Now that the world and The Netherlands are suffering under the Corona virus and the counter measures, problems occur with obligations originating from contracts.
When these obligations are not fulfilled (not entirely or only partly or too late), the creditor can ask the debtor to perform and or sue for damages.
If a debtor cannot perform because of the impact of the Corona virus measures, an appeal to force majeure will be invoked.
If an agreement contains a Force Majeure clause (Dutch: “overmacht”), the question is whether the Corona virus fits the definition of force majeure therein. Also, it can be that the parties on entering into the agreement referred to standard terms which usually contain a force majeure clause.
Article 6:75 of the Dutch Civil Code defines force majeure. To successfully invoke force majeure, the shortcoming in the fulfillment is not due to the debtor’s fault or at his risk. Although Dutch law does not stipulate as a condition that performance has become impossible, an appeal to force majeure will only be permitted in exceptional cases in the event performance is still possible and or the impossibility was foreseeable at the time of contract conclusion.
The specific clauses and standard terms describing in which situation force majeure can occur, need to be taken into account too.
However, article 6:2 of the Dutch Civil Code provides that the creditor and the debtor should behave towards each other in conformity with the demands of ”reasonableness and fairness”(Dutch: “redelijkheid en billijkheid”). A rule in force between them by law, custom or legal act shall not apply, to the extent that it would be unacceptable under the circumstances based on standards of reasonableness and fairness as determined by the courts.
Reasonableness and fairness standards were defined by the Dutch Supreme Court (HR 13 maart 1981, NJ 1981/635): “The question as to how the relationship of the parties is regulated in a written contract and whether this contract leaves a gap that needs to be filled, cannot be answered on the basis of a purely linguistic interpretation of the provisions of that contract. After all, the answer to that question is based on the meaning which parties could reasonably grant to these provisions in the given circumstances and what they could reasonably expect from each other in this respect. It may also be important to which social circles the parties belong and what legal knowledge can be expected from such parties.” (translated). This rule also applies to oral contracts.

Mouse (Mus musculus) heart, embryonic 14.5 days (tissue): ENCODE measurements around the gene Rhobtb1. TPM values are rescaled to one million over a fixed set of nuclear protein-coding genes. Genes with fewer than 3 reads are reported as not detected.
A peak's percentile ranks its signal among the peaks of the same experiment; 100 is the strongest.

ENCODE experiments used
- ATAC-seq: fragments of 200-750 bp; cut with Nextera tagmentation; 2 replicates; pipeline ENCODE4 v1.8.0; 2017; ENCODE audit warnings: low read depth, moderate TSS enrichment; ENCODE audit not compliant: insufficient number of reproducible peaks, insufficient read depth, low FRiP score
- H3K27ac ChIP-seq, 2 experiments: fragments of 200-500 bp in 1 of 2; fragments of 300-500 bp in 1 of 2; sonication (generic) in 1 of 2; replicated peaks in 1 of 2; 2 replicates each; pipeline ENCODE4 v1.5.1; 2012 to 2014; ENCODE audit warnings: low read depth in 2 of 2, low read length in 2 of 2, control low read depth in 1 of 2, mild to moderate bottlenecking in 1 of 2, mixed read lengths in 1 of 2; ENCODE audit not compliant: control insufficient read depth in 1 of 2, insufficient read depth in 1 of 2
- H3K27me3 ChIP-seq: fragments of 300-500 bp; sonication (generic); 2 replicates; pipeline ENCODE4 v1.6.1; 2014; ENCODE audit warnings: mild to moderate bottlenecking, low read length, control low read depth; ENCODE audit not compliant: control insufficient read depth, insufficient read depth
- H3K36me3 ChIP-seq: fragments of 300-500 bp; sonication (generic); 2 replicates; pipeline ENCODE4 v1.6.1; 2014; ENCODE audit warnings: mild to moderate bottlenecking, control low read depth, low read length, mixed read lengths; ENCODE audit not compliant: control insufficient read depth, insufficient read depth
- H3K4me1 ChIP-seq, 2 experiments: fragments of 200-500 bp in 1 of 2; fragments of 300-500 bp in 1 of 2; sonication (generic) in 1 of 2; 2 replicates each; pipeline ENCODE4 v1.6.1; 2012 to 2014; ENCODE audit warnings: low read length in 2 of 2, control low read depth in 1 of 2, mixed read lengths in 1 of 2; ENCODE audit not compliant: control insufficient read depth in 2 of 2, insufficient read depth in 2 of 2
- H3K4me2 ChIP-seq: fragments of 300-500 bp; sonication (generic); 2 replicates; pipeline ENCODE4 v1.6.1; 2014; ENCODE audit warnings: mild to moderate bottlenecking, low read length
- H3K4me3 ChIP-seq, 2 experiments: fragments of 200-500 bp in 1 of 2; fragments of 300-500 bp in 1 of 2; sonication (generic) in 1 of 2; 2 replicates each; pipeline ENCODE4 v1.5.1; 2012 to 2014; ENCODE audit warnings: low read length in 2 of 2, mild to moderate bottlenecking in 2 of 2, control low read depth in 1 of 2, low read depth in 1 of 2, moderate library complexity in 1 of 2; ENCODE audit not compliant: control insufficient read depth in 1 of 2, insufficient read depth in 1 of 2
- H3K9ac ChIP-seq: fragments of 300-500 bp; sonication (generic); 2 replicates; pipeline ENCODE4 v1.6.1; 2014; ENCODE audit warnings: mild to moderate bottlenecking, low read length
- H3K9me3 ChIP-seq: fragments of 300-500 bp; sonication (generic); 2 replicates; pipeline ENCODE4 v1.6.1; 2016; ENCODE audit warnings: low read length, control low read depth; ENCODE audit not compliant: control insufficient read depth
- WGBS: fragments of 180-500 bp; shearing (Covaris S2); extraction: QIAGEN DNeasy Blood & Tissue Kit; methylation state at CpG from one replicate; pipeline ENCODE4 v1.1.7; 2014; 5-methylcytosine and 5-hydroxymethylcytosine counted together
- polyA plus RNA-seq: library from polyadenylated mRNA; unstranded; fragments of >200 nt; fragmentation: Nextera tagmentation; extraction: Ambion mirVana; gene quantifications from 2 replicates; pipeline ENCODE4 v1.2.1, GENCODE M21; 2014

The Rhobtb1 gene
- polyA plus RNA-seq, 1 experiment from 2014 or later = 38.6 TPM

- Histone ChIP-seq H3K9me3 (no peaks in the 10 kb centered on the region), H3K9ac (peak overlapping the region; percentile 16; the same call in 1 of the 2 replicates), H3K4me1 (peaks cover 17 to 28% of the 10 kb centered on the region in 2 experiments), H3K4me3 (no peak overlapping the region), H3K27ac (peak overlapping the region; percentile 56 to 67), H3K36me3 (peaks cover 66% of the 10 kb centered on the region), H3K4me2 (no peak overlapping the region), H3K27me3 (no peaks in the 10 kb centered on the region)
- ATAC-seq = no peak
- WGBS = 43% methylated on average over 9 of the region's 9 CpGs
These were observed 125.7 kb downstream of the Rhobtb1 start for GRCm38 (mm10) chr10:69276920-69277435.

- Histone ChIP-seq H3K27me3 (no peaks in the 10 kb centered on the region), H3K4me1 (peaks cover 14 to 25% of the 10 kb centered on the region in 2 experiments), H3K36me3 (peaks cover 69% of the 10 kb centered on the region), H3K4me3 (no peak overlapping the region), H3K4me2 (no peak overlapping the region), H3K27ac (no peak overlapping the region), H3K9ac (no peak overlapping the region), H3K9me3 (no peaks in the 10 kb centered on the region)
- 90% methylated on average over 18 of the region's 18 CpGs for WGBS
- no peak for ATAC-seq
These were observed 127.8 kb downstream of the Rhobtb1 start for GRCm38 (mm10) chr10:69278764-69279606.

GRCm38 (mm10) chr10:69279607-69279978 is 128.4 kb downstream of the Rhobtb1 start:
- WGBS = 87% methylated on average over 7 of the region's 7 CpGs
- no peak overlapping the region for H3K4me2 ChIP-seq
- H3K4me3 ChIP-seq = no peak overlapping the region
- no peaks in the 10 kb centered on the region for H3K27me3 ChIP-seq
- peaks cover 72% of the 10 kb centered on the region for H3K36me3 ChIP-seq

Article 6: 258 of the Dutch Civil Code provides that at the request of one of the parties, the Court may even amend the consequences of an agreement, dissolve it in whole or in part, on the basis of unforeseen circumstances of such a nature that the other party cannot expect unaltered maintenance of the contract in accordance with standards of reasonableness and fairness. The amendment or dissolution can even be given retroactive effect.
With these tools it may be possible to combat ugly consequences of the Corona virus measures for parties who chose Dutch law in their contracts, or to whom Dutch law is applicable. Since the Dutch Courts were only open for urgent measures until 7 March 2020, case law with regard to the Corona virus measures is not available yet.
The above tools should however be invoked out of Court first, preferably in a lawyers’s letter, before starting legal proceedings.
If you are worried about Dutch law or other contract(s) and need to send out a legal letter, please contact our Dutch Partner Office :
Mr. Arnold Hoegen Dijkhof
Email – email@example.com
Tel – +31 20 462 40 70
Website – www.hd-dutchlawyers.com
With kind regards, yours sincerely,
Mr. Arnold C. Hoegen Dijkhof, LL.M., Advocaat (Author)